image 25

Source: Telerik

To sum up, don’t be afraid of adding friction to your app onboarding to make your app more secure. 

For example, setting up 2FA or requiring authentication for every transaction might be an added step. However, in this case, it’s a necessary one for the user’s welfare. 

Don’t force information collection

As fintech app developers, we know the importance of gathering data. However, we sometimes tend to go overboard with it. And this can be a source of annoyance for your users.

The key is only to ask for information that’s needed at the moment. And (we really want to emphasize this point) always look at data collection from the user’s point of view. 

If the time they give in filling out a questionnaire isn’t worth the benefit they’ll be getting, don’t do it.

A key tactic for this is to include a “Skip” button so users can opt out of certain forms. It’s also worthwhile to give them alternatives instead of manually entering their info in a lengthy form.

The Fisdom app does this very well for its KYC process, which spans five ridiculous pages. 

However, they found out that the app can derive key details from a person’s permanent account number or PAN (which every Indian citizen has). Doing this cut the process by half.

Nevertheless, you need to be transparent when doing this—always let your users know what you’ll be getting from them. 

A 2021 study by The Clearing House revealed that 75% of responders were unaware that their apps were gathering data without their knowledge, even when the app was turned off or deleted. That’s never good for trust-building.

Therefore, giving your users an alternative way to provide information is useful. It also

Make onboarding seamless

The key to making onboarding work is to make it easy, effortless, and engaging for your users. That gives you a higher chance that users will go through it.

This formula from the UX Collective perfectly encapsulates the gist of what we’ve been talking about so far in this article:


Source: DECODE

In other words, the fewer times people ask “why?” or “what?” during your onboarding, the faster it will be. 

So, how do you achieve this?

First, make sure your forms are very straightforward. Don’t make them too long so that people will hate doing it. 

If you need multiple pieces of information, consider breaking them into chunks. Also, always give people the option of resuming it later without starting again from scratch.

This is especially true for registering new users because you want them to start using your app as fast as possible. 

The Square Cash App is a good example, as it only requires either a phone number or email:

image 27

Source: Clever Tap

With that said, it’s useful to provide a way for users to see the progress of their onboarding. Doing so sets expectations of how long the process takes, plus it gives them a psychological boost to complete the process.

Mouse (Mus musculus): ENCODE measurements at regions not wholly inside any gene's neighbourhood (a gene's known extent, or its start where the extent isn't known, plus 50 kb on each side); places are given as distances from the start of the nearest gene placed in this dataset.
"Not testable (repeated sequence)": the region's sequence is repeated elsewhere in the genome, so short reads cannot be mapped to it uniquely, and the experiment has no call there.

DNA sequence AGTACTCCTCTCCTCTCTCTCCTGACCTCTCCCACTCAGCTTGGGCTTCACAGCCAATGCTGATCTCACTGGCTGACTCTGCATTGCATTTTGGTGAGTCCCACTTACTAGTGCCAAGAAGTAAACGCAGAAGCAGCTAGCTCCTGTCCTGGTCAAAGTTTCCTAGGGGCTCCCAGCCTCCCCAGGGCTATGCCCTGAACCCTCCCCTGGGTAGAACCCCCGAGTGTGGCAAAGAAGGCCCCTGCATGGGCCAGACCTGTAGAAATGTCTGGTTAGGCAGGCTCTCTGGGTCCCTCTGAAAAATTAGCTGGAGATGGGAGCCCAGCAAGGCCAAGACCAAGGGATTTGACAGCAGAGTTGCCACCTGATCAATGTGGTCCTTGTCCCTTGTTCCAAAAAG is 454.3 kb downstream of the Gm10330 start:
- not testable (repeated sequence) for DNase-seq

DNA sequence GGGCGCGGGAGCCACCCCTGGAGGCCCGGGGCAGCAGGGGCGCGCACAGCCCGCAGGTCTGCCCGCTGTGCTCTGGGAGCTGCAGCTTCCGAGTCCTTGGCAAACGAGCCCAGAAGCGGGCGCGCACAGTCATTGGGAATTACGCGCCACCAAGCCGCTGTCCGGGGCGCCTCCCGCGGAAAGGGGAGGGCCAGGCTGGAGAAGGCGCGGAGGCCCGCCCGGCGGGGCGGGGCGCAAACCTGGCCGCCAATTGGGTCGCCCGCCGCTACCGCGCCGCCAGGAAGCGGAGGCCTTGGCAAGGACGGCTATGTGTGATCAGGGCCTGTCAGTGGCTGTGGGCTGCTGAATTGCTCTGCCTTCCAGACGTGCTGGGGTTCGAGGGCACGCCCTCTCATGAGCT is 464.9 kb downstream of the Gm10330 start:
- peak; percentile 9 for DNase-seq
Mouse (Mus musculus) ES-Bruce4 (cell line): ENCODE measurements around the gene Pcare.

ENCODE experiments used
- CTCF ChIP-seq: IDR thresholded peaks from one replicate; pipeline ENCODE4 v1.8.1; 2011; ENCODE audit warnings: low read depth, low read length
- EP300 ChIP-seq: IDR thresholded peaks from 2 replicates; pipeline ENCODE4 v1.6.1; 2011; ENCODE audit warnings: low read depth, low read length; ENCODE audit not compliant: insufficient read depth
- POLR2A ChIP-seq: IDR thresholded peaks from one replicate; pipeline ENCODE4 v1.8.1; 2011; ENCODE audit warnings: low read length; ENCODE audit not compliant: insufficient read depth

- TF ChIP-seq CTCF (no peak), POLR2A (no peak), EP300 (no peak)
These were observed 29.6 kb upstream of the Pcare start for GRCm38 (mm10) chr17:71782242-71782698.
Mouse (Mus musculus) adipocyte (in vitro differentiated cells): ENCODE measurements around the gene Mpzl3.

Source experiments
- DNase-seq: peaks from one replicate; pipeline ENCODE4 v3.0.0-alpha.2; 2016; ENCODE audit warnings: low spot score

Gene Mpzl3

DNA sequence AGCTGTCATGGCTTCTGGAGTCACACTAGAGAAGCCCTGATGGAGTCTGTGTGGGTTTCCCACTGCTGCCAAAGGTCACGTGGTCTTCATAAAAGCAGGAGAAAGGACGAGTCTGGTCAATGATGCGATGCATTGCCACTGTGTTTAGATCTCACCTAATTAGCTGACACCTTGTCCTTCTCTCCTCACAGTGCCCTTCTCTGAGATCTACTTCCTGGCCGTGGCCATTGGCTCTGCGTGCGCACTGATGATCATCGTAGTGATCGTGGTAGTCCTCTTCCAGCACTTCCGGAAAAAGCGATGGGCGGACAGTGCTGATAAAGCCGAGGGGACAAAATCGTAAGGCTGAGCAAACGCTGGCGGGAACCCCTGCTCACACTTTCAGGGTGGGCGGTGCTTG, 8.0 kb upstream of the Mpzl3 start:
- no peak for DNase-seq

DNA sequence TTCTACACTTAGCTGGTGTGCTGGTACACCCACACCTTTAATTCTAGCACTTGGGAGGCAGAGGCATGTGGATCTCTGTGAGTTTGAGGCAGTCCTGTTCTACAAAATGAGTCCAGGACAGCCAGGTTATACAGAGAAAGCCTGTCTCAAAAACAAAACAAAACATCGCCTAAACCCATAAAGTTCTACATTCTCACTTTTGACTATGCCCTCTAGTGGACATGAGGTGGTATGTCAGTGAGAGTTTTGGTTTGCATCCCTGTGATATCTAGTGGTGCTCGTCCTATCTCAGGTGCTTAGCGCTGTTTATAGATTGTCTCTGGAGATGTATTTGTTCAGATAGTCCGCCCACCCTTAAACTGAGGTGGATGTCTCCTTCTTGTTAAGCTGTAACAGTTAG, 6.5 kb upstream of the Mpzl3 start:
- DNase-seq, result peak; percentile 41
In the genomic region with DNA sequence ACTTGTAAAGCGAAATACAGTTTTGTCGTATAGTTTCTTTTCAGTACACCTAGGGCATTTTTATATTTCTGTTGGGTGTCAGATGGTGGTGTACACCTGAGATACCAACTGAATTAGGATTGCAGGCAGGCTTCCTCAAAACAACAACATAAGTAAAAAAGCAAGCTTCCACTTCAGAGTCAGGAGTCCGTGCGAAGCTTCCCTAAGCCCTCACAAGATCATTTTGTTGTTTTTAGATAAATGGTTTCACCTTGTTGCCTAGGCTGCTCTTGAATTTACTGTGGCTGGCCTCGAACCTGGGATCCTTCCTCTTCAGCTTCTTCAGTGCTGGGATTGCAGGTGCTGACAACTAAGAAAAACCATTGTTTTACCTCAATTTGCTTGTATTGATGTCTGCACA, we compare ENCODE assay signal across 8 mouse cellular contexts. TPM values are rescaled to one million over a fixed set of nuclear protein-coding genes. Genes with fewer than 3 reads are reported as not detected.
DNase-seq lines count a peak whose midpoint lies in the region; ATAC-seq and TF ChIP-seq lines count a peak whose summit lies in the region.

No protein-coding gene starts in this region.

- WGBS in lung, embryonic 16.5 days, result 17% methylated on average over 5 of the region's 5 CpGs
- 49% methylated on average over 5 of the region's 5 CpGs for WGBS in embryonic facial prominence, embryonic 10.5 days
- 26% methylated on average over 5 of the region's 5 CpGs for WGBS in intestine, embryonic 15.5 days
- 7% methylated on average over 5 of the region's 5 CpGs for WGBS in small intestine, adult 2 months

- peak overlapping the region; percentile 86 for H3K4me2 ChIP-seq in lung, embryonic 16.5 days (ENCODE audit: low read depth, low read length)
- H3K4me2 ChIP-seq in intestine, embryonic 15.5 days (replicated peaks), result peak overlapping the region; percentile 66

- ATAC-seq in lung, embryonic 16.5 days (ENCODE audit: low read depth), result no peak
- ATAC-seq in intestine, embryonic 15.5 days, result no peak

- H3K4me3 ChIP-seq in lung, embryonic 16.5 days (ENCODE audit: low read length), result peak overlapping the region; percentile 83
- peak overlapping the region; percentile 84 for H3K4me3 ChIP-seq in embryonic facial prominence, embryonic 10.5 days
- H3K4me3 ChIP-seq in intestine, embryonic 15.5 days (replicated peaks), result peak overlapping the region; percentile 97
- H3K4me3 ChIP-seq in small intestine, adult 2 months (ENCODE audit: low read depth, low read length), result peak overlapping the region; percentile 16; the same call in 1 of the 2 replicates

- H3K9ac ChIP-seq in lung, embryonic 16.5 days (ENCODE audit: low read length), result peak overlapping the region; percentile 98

While not a fintech app, Linkedin illustrates this process nicely with their Profile Strength metric, encouraging you to finish your profile as part of onboarding. 

As a bonus, it also shows the benefits of hitting each milestone:

image 28

Source: Linkedin

Gamification is also a popular and excellent strategy for making the onboarding process more engaging. You can make it even more so by incorporating game mechanics like rewards and stickers.

Finally, don’t forget your visuals.

The smart use of images and animation can help make your onboarding more engaging and interesting. Adding a “human touch” can make it even better, as what the Squirrel app illustrates:

image 29

Source: Sophie Stirling

In short, you want to make onboarding and the use of your app in general as pleasant for the user as possible.

Proper onboarding is key to a successful fintech app

Onboarding plays such an important role in a fintech app that you can’t afford just to slap together a few screens and call it a day. 

Instead, it’s something that you really need to think about and integrate well into the overall app experience.

It’s a tall order, especially on top of the already many challenges of fintech app development.

But get your onboarding right, and it will reward you with happy, engaged, and trusting users.

Written by

Vladimir Kolbas

IOS Team Lead

When something unusual happens, Vlado is the man with an explanation. An experienced iOS Team Lead with a PhD in Astrophysics, he has a staggering knowledge of IT. Vlado has a lot of responsibilities, but still has time to help everybody on the team, no matter how big or small the need. His passions include coffee brewing, lengthy sci-fi novels and all things Apple. On nice days, you might find Vlado on a trail run. On rainier days, you’ll probably find him making unique furniture in the garage.